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Tap water question

Discussion in 'Advanced Strategies and Fertilization' started by Watcher, May 15, 2005.

  1. Watcher

    Watcher Junior Poster

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    Tom,

    This question is the main reason why I signed up. Though I am having a great time studying the newsletters. :D

    I moved here to central Texas about 6 months ago and all the aquarists here seem to think you have to use R/O water in aquariums. The local LFS is making a killing selling this stuff for $.35/gallon.

    At first I just blew it off as lunacy and proceeded to set up an African Rift lake Cichlid tank with tap.

    I've had it going for 4 and a half months with no problems. A little growth of brown algae but that's it.

    I recently talked with the owner of the LFS and she seemed very knowledgable and was clearly a plant tank enthusiast. She also firmly believes (and cited much experience) with the local tap water causing "pea soup" in any planted tank it is used in. But she did encourage me to try whatever I wanted. This made me a little uneasy.

    So here it is:

    All parameters that I have tested on my tap appears to coincide with the water report. All in ppm.

    Kh: 377
    Gh: 8
    PH: 8.5
    PO4: 0
    NO3: 0.1
    K: 0
    Fe: 0
    Mg: 0.65
    Sodium: 200
    Calcium 2.96

    55 gallon tank, pressurized CO2, 260 Watts of light, flourite substrate. I plan on using your EI method.

    What do you think? Any problems? Will 200 ppm sodium cause a calcium uptake inhibition in the plants? I.E. Is 200 ppm high?

    I should add Gh, right? I've read the EI article numerous times but I am still unclear what Gh gives to the plants that they need.

    Help me prove these people wrong. ;)

    Thanks
     
  2. Greg Watson

    Greg Watson Administrator
    Staff Member Administrator

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    Re: Tap water question

    I'm sure Tom will address your question, but before he does, I thought I'd jump in here with just my own opinons.

    It is my personal opinion ... that you have answered your own question here ... you are already proving them wrong ....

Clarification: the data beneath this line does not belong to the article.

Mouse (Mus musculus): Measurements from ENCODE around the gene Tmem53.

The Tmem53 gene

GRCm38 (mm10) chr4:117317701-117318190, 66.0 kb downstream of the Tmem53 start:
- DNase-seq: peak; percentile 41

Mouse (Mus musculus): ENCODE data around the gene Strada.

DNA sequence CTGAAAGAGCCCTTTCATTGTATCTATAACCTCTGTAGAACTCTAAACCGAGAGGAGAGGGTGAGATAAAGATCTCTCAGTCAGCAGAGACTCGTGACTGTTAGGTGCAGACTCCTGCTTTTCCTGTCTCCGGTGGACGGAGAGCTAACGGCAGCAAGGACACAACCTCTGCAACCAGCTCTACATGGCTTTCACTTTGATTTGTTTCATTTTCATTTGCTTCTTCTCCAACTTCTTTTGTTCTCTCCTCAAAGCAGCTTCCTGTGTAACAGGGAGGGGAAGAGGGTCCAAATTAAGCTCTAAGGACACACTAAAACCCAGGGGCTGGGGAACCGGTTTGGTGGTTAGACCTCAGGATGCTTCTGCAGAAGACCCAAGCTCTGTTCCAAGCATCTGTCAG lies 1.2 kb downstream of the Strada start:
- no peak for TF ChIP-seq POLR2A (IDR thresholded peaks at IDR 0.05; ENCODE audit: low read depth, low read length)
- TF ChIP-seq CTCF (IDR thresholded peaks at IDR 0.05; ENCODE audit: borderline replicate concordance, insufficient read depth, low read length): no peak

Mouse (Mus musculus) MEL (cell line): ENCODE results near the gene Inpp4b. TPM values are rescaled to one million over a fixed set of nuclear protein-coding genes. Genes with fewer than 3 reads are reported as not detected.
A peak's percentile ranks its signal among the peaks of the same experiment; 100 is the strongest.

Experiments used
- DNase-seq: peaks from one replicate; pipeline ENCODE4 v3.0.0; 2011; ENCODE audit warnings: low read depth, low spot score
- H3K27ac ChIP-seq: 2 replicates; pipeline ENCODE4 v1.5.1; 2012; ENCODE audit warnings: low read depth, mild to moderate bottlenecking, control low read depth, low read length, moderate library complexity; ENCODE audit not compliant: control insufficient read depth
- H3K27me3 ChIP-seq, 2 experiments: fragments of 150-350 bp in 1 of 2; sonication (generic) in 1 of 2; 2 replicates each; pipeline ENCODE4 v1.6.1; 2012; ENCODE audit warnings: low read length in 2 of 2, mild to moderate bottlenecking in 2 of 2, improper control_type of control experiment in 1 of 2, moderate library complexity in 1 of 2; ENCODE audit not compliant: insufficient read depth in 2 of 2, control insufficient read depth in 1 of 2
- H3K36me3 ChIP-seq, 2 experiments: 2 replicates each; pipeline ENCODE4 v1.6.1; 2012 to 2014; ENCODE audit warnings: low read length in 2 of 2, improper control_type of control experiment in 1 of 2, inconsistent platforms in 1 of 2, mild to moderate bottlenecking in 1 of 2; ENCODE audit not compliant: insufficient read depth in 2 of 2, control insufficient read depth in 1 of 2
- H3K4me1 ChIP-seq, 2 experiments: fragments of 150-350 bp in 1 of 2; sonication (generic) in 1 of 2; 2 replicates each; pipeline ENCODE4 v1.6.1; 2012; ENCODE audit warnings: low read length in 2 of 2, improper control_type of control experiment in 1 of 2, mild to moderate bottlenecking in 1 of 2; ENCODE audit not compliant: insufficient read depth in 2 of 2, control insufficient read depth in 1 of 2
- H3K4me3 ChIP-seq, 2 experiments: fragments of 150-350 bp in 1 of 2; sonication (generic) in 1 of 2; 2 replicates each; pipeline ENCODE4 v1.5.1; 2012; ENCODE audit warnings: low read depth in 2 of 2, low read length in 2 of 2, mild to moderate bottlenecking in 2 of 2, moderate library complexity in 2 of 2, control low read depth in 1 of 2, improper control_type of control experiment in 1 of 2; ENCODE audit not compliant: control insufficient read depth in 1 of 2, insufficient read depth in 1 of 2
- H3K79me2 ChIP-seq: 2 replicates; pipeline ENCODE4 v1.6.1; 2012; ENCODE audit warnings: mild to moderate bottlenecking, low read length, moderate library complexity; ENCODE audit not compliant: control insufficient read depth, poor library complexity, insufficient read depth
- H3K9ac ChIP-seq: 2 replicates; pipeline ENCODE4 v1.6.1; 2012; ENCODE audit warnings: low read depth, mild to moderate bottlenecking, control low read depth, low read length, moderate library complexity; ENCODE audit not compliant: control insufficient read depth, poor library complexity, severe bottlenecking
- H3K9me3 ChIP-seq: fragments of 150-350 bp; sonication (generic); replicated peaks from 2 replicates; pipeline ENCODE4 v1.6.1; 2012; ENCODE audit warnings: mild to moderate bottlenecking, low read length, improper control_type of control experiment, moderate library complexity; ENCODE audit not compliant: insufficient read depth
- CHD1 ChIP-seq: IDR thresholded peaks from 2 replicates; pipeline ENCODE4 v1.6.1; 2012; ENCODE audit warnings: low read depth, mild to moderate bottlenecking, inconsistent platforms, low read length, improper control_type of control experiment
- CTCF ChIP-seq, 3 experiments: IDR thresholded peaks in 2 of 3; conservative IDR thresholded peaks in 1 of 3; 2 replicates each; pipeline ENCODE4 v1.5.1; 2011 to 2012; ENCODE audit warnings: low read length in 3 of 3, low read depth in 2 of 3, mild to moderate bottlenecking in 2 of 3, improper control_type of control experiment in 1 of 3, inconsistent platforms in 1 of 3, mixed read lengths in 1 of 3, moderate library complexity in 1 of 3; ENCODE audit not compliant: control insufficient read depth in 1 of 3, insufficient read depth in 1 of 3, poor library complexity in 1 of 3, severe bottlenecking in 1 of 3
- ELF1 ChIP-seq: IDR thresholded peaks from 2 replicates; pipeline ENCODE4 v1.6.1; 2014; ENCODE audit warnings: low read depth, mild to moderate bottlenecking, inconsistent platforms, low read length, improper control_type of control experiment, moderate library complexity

My water comes write out of the tap with a KH/GH of around 12 and a PH almost as high as yours ... nice rock hard water ... and most of the rest of my numbers look higher than yours ...

    My wife keeps Cichlids and does 50-70% untreated water changes right out of the tap in her Cichlid tanks, and when given enough space, they breed like crazy ...

    There are some plants that just don't seem to like my hard water and especially my higher water temps. But most plants grow fine and the Cichlids breed like crazy ...

    There are honestly some fish who like softer water or harder water, some plants that seem to do better in softer water or harder water ... in most cases, they will do fine no matter what kind of water you have.

    So unless you are breeding your fish you should be fine, some fish may or may not breed quite as readily; and with some species, the water quality will impact the development of eggs ... but for general care and general growth they should be fine.

    Greg
     
  3. Watcher

    Watcher Junior Poster

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    Re: Tap water question

    Thanks Greg! Psssst..I'm going to buy some KNO3 and KH2PO4 from you in a couple weeks. ;)

    I told the owner of the LFS that I had no problems with my existing tank. She immediately asked if there were any plants in it. I responded "No, it's a rift lake tank." Then she smiled knowingly and assured me it would be different with plants.

    From what I think I understand, brown algae dominates over green algea in low light conditions that are normally found in FO tanks, right? Less than 1 watt/gallon. So I couldn't happily discount her assurance of pea soup H. E. double-hocky-sticks that was awaiting me if I didn't pay relatively big bucks for R/O water and cart it all over the city for my tank.